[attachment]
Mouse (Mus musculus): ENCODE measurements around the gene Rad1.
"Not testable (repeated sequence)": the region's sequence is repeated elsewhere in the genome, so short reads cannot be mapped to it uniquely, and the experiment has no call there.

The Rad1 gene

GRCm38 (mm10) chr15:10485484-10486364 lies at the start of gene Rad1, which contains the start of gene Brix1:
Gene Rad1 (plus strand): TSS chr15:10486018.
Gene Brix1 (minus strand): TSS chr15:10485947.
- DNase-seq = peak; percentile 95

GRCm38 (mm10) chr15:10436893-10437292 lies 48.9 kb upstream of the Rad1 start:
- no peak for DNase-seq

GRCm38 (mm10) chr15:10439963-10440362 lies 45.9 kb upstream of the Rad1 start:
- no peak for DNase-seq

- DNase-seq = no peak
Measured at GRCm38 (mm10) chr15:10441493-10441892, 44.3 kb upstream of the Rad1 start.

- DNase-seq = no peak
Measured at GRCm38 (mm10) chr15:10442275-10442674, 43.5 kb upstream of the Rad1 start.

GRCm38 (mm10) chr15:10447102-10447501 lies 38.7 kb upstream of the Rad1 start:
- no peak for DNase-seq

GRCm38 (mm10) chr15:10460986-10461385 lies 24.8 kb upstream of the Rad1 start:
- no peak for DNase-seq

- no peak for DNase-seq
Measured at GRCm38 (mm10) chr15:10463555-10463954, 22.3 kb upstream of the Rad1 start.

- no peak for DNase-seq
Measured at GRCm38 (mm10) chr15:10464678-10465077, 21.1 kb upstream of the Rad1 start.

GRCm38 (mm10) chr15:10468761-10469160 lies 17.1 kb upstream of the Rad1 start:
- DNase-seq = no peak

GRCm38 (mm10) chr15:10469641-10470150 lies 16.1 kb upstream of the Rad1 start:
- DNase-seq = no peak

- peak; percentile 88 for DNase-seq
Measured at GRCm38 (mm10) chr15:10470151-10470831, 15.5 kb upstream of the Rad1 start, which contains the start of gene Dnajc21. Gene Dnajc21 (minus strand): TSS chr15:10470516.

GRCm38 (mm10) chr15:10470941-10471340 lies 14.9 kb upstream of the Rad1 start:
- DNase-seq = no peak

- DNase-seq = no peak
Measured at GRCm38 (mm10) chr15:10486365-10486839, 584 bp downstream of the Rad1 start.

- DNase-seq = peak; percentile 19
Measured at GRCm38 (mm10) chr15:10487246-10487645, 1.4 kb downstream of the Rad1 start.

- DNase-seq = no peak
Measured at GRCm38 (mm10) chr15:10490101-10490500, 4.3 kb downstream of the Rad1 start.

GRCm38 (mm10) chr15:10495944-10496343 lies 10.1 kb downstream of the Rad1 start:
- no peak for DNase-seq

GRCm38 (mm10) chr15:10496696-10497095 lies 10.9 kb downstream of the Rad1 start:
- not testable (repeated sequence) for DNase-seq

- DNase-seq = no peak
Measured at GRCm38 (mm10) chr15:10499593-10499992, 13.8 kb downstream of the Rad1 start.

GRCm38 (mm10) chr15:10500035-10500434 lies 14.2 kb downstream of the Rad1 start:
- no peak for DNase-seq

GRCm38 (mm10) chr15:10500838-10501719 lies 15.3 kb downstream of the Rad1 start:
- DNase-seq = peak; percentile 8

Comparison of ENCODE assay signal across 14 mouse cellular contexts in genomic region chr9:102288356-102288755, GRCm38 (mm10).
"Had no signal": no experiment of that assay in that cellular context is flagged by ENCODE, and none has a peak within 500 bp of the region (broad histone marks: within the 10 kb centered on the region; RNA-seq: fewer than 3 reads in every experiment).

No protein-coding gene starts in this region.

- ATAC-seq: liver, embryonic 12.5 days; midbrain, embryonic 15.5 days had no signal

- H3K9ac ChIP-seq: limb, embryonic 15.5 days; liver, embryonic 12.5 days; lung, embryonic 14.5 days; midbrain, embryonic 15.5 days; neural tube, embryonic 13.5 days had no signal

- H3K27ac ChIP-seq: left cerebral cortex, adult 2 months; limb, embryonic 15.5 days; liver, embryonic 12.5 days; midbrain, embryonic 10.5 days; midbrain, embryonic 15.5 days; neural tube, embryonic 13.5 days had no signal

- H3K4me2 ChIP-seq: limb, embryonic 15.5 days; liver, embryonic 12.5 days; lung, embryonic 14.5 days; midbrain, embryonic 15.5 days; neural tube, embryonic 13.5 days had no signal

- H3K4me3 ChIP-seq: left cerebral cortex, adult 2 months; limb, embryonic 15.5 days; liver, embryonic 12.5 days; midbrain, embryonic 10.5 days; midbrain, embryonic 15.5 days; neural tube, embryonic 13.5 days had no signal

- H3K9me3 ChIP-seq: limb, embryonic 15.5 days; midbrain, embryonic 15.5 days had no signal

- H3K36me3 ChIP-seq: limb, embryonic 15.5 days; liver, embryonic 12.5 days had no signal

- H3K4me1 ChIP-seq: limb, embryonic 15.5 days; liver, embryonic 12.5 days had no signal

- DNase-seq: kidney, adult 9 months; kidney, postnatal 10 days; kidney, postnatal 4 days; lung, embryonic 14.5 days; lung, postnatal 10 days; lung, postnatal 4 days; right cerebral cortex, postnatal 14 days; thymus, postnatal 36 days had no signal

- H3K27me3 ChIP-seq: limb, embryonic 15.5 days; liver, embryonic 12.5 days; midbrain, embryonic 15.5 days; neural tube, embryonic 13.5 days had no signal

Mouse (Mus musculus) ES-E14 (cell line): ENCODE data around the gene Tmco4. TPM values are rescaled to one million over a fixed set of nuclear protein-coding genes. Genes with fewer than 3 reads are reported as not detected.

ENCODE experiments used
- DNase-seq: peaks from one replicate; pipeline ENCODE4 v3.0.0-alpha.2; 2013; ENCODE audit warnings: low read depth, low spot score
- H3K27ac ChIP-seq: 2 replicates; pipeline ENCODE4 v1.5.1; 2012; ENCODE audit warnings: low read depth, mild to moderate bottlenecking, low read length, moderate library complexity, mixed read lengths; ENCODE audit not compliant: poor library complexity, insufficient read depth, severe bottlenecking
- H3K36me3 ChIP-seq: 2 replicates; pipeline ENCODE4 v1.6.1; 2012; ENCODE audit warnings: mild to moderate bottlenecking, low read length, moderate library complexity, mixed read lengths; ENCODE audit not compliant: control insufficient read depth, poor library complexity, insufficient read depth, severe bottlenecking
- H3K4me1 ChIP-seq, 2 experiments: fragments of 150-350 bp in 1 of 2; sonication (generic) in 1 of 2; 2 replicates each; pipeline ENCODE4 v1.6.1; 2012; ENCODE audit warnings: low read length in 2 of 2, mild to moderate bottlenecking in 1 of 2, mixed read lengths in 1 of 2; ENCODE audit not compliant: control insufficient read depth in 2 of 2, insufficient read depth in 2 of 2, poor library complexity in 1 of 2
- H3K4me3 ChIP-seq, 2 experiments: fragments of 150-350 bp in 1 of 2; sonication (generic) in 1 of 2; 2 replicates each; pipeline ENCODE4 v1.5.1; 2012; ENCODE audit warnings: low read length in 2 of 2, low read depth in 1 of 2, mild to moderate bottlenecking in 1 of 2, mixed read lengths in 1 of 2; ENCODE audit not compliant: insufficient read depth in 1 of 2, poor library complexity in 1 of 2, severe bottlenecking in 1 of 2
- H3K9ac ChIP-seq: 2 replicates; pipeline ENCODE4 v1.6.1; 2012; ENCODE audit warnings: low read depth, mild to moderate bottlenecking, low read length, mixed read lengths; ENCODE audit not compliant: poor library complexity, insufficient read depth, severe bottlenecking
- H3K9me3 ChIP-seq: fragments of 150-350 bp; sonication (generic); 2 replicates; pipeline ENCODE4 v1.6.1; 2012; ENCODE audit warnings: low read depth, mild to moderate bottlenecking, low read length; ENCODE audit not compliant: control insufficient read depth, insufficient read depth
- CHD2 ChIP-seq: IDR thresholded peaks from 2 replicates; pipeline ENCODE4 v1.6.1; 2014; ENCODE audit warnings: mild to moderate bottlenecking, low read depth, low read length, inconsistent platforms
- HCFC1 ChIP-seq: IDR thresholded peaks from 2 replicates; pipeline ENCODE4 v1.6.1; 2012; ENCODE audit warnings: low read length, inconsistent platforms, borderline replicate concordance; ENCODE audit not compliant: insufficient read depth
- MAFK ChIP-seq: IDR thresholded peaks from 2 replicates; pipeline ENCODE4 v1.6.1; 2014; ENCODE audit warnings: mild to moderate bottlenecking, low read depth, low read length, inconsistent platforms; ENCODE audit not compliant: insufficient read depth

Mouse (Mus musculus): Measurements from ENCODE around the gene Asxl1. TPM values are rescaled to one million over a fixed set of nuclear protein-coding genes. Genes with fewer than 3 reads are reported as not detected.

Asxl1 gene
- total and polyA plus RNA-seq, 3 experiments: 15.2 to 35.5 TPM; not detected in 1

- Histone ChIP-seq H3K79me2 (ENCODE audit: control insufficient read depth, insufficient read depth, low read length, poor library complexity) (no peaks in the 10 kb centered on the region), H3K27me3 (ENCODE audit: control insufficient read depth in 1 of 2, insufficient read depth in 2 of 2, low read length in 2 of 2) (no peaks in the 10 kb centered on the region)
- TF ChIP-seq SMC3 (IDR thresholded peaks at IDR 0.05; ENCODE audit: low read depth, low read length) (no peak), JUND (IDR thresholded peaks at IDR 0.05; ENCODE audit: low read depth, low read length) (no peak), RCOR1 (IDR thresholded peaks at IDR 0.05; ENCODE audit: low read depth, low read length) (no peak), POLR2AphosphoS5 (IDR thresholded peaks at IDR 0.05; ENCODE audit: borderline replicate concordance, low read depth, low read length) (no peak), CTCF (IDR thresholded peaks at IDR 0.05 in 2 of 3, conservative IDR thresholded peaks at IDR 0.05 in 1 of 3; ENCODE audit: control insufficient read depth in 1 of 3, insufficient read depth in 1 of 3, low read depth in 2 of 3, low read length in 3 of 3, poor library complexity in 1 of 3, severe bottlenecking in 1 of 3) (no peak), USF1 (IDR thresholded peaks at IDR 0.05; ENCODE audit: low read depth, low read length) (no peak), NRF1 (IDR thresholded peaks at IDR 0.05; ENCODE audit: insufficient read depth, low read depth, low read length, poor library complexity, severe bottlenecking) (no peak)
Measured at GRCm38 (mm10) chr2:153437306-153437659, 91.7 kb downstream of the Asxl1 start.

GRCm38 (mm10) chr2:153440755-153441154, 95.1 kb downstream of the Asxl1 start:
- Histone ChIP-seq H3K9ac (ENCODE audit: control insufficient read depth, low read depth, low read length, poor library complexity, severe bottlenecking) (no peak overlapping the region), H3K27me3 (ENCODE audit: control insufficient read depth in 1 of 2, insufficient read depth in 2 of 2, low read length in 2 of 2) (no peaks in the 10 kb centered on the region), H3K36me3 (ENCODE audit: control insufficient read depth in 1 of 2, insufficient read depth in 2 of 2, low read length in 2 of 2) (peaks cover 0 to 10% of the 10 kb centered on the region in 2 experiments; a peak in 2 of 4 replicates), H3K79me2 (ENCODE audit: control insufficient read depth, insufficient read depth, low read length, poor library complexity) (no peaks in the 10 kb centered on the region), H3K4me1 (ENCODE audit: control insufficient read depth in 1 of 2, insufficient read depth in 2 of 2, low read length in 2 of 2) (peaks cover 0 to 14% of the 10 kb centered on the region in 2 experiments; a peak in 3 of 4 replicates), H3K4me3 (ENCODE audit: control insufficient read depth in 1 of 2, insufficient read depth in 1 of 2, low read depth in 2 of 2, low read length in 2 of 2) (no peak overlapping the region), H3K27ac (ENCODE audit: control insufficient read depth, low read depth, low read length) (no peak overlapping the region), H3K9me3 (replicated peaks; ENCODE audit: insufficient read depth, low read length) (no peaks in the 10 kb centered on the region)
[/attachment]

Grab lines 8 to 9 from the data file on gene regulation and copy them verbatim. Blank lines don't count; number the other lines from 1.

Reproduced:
GRCm38 (mm10) chr15:10436893-10437292 lies 48.9 kb upstream of the Rad1 start:
- no peak for DNase-seq